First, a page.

[vlc-devel] Re: RFC: refurbishing the configuration manager

Samuel Hocevar sam at zoy.org
Thu Oct 10 14:12:22 CEST 2002

On Wed, Oct 09, 2002, Gildas Bazin wrote:

> >    b_fullscreen is somewhat particular because it is common to all video
> > output modules, so we could put it in the vout_thread_t struct. The same
> > goes for width and height.
> I don't think this variable is that particular, and one of the good points 
> about including this variable into a dynamic configuration system would be 
> that the framework in place would automatically create a menu in the GUI 
> for the user to activate the option. No need for the interface plugin to 
> handle these details itself.

   Yes I fully agree with you on this. I was saying it was particular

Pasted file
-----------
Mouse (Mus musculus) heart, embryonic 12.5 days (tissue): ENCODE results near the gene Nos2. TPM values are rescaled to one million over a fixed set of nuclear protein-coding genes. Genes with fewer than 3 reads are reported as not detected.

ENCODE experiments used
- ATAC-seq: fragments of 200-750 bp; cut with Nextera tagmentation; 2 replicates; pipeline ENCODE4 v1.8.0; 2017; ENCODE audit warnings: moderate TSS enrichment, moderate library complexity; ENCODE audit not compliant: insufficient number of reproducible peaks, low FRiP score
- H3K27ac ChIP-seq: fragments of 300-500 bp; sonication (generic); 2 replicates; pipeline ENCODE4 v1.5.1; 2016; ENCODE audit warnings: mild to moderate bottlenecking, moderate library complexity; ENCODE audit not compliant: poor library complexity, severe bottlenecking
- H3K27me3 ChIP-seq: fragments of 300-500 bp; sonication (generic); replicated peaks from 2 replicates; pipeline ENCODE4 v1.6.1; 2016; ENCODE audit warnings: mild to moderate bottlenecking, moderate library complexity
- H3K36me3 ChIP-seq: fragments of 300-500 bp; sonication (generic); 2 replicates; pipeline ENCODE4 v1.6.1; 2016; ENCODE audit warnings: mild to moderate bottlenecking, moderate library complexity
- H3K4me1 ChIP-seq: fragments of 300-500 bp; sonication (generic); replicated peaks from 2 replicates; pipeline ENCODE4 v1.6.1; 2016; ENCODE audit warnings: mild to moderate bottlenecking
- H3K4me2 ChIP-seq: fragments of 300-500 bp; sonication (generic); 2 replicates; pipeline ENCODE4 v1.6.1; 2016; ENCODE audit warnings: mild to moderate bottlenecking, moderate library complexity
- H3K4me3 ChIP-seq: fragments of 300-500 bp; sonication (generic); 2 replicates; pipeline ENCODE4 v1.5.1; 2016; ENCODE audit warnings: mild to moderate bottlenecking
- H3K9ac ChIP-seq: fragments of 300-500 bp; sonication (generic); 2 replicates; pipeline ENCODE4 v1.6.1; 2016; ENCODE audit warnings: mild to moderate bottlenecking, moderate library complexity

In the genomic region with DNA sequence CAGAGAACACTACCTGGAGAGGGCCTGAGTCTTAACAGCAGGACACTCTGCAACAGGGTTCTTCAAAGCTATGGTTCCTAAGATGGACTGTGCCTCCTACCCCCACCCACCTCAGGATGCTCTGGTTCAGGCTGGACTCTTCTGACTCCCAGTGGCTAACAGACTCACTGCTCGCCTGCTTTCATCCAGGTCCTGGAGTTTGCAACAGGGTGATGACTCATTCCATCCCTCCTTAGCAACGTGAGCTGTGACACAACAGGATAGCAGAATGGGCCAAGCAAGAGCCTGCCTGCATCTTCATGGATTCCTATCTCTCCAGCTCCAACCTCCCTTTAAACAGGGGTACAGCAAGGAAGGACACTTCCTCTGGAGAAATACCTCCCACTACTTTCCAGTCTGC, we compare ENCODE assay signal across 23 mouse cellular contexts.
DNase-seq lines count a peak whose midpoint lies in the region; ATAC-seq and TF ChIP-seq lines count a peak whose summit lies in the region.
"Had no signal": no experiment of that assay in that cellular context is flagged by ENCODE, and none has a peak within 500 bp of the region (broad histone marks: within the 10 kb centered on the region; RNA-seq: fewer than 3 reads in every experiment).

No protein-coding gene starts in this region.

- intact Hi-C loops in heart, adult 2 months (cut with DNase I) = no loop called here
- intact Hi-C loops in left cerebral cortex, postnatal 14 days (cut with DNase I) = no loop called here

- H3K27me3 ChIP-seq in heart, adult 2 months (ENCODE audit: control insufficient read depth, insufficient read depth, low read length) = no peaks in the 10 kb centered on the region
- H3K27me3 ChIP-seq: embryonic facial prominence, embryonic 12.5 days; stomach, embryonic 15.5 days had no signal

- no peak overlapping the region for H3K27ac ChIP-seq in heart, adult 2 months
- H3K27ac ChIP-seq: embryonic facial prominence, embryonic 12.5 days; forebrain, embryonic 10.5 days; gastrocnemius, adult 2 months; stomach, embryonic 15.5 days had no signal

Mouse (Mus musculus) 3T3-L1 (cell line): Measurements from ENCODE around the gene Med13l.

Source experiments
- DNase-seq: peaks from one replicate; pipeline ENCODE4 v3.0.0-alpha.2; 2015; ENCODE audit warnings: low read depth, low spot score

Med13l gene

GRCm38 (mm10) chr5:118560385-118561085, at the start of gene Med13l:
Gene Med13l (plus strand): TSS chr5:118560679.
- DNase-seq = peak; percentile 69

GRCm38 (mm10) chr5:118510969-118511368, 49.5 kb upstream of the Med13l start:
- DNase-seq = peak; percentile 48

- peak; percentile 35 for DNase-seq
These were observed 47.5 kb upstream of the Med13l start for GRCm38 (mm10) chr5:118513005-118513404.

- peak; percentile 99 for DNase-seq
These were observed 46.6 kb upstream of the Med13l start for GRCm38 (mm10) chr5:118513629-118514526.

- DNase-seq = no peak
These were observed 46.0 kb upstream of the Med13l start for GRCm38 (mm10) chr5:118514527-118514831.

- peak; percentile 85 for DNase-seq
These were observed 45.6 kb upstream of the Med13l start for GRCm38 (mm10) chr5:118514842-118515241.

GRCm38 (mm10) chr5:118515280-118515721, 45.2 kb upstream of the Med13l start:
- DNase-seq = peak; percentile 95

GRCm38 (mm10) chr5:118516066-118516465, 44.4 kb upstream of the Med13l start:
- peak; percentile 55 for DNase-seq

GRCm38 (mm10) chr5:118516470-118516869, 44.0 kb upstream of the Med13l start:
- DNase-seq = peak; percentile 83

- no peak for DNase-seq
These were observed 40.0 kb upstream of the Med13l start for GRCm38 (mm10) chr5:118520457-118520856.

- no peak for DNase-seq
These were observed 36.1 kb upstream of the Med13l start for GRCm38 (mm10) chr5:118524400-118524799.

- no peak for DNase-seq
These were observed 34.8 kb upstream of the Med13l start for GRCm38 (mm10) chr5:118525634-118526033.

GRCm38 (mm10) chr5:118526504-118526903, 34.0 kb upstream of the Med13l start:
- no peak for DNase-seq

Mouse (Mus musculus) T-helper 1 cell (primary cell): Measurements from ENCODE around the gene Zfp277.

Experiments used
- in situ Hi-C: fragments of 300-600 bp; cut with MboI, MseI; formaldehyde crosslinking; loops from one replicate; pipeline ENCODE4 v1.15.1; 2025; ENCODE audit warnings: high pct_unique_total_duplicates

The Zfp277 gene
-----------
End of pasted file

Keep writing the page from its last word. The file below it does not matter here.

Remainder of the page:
because of the way it was currently handled (it exists whether the vout
module supports fullscreen or not, and the interface directly changes
p_vout->i_changes), and of course it's exactly the kind of variable that
should be dynamically handled.

> You need to understand that one of the strong points in favor of a dynamic 
> configuration system is to allow the user to modify things (object 
> properties) on the fly.


> One solution could be to use categories to classify the config options so 
> only the important ones gets displayed in the first level of the menu and 
> if the user wants more power, he could open a second level which would show 
> all the config variables of the current object.
> The other problem is where to put this menu in the GUI.

   I have no real opinion on this, and I suggest leaving this to UI
designers, or talk about it later with our interface coders' hats :)

> We could also have auto-reset variables so we could for example implement in